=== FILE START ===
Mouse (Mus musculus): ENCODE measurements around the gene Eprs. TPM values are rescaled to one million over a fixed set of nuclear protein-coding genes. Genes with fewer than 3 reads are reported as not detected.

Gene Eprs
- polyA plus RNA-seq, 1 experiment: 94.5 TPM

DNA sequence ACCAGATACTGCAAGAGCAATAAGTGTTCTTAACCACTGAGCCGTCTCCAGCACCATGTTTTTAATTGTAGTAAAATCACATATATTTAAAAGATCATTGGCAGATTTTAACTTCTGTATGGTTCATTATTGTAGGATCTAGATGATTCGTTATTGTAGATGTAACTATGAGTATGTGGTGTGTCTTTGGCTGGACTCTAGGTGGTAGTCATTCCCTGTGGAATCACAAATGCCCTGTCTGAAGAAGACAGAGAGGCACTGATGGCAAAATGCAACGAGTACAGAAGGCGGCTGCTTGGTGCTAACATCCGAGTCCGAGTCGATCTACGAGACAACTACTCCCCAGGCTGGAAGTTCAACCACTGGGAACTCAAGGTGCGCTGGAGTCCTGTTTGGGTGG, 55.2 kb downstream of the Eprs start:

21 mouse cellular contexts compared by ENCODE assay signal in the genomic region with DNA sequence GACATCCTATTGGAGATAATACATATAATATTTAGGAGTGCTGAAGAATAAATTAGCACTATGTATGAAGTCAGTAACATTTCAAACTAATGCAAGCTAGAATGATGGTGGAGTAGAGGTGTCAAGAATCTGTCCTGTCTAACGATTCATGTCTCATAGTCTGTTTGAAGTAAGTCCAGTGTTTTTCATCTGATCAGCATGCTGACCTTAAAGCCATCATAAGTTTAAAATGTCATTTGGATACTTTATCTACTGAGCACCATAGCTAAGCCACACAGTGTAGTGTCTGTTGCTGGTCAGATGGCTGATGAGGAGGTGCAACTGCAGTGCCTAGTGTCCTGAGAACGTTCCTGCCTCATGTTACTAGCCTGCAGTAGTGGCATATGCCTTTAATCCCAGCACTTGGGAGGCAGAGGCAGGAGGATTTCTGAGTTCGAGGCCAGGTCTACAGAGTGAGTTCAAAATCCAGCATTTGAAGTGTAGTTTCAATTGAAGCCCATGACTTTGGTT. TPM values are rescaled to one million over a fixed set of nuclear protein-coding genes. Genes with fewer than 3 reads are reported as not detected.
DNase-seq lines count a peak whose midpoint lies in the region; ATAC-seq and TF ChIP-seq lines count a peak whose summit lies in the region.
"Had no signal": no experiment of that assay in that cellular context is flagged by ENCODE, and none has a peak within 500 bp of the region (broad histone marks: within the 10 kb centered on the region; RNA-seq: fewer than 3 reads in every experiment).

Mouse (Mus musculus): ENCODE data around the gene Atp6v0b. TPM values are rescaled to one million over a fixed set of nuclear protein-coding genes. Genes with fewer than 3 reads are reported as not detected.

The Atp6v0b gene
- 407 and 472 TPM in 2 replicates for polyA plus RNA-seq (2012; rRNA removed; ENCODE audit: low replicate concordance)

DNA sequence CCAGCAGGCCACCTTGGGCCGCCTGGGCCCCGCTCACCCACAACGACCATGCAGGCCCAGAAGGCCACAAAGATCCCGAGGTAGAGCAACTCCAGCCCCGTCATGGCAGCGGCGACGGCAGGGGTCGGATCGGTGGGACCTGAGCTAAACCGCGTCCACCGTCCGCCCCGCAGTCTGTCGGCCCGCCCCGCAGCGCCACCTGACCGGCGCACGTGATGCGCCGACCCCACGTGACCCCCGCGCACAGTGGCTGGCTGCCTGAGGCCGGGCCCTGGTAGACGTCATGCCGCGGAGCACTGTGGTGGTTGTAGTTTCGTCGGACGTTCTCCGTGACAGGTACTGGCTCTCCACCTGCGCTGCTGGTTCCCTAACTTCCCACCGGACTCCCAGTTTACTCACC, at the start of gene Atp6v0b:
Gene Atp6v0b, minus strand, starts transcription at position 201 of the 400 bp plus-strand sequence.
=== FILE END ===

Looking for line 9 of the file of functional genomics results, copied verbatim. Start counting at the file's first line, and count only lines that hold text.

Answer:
The Atp6v0b gene